6.4Regarding the author’s claim of a violation of article 14 (1) due to the lack of independence of the courts hearing his case, and his generic invocation of articles 2, 9 and 14 (2) and (3) (b) and (c) of the Covenant, the Committee finds that these allegations have not been sufficiently substantiated and declares them inadmissible under article 2 of the Optional Protocol.
6.5However, the Committee considers that the author has sufficiently substantiated, for purposes of admissibility, his claims concerning his right to due process under article 14 (3) (a) and (d) of the Covenant, namely that he was not informed in a clear, precise and detailed manner of the charges against him, was not summoned before the decision was taken to issue a warrant for his arrest, and was not permitted to appoint counsel. The Committee therefore declares these claims admissible and proceeds with its consideration of the merits.
Consideration of the merits
7.1The Committee has considered the communication in the light of all the information submitted to it by the parties, in accordance with article 5 (1) of the Optional Protocol.
7.2The Committee takes note of the author’s argument that the fact that his duly appointed defence counsel was not allowed to be sworn in before the relevant judicial authorities violated his right to a defence under article 14 (3) (d) of the Covenant. The Committee also takes note of the State party’s argument that the author is a fugitive from justice and it is this that is preventing him from putting forward a formal and material defence in the criminal proceedings against him. The Committee observes, however, that the author had been outside the territory of the State party for four months when the pretrial detention order against him was issued on 14 May 2010 and that he had therefore left the territory lawfully. The Committee further observes that the author, in view of the precautionary measures under which his bank accounts were frozen and the investigations related to the State party’s takeover of the companies of which he was a shareholder, sought to appoint counsel on 7 April 2010, one month before the pretrial detention order against him was issued.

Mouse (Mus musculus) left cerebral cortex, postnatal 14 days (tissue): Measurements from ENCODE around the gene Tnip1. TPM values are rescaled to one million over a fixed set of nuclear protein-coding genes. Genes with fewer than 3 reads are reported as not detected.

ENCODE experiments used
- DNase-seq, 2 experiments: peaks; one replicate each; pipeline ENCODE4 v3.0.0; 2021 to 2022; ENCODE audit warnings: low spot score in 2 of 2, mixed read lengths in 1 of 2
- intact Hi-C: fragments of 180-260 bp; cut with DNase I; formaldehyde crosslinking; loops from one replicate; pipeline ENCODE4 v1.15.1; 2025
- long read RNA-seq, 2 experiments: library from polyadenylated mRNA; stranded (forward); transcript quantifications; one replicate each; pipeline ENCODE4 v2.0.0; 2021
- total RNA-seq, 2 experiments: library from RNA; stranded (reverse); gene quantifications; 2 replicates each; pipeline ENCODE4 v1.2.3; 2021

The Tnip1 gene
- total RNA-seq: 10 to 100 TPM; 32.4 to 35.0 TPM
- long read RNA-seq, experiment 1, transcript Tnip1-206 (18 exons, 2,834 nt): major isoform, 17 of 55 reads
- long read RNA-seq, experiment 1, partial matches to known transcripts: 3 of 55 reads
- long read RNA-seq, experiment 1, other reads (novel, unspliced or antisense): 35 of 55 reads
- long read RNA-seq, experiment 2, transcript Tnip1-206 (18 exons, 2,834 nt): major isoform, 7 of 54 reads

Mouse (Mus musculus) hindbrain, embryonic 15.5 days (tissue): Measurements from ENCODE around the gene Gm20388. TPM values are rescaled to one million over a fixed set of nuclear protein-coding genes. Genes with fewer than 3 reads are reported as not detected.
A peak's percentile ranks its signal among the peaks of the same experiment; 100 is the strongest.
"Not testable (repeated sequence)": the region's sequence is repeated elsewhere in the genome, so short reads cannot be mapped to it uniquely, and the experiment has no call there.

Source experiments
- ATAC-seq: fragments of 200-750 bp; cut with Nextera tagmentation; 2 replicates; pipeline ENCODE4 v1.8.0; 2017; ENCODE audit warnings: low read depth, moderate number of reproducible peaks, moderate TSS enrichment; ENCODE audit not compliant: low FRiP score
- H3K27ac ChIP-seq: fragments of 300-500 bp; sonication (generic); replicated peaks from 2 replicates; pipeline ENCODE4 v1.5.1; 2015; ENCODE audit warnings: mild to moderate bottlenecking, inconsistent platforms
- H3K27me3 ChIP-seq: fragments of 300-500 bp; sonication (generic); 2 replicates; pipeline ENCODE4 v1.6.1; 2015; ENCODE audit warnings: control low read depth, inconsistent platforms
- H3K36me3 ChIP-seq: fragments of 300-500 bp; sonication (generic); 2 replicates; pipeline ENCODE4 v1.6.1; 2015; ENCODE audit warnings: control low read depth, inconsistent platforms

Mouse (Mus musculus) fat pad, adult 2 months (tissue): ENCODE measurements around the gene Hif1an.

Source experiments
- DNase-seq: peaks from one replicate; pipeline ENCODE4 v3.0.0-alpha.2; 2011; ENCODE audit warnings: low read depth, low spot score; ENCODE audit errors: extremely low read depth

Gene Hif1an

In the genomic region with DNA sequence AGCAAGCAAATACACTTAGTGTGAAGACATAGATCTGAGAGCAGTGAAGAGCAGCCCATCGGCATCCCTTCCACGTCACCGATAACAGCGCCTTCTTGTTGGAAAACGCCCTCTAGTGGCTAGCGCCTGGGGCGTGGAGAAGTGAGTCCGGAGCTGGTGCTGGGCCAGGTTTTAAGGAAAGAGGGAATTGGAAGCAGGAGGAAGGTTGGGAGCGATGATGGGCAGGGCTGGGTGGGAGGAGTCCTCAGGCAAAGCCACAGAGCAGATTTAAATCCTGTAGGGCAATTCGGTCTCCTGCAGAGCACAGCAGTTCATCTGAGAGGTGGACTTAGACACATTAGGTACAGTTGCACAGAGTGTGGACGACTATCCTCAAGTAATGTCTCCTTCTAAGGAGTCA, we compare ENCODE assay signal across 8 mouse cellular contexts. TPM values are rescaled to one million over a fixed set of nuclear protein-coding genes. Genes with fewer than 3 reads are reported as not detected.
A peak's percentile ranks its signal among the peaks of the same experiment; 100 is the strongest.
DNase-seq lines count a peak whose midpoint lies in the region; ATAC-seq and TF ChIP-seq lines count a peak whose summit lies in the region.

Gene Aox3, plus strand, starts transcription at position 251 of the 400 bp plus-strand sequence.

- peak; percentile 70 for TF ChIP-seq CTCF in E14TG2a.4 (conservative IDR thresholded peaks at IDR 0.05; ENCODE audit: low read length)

7.3The Committee also takes note of the State party’s argument that the author cannot request to be tried in absentia, as domestic law does not allow for his criminal prosecution unless he is present in the country, and any criminal proceedings are suspended when the person charged or accused fails to appear, particularly when it has not been possible to enforce an arrest warrant issued against him or her. Nevertheless, the Committee notes that the author is not requesting that he be tried in absentia but that the courts accept the appointment of his counsel so that he can access the case file containing the evidence against him that gave rise to both the arrest warrant and the extradition request addressed to the United States. The Committee does not see how the appointment of counsel and the possible filing of defence submissions, such as motions or appeals against the precautionary measures or the extradition request, prior to the preliminary hearing would amount to a violation of the constitutional prohibition of trial in absentia. In view of these facts, the Committee concludes that, in the present case, the State party violated the author’s right to a defence under article 14 (3) (d) of the Covenant.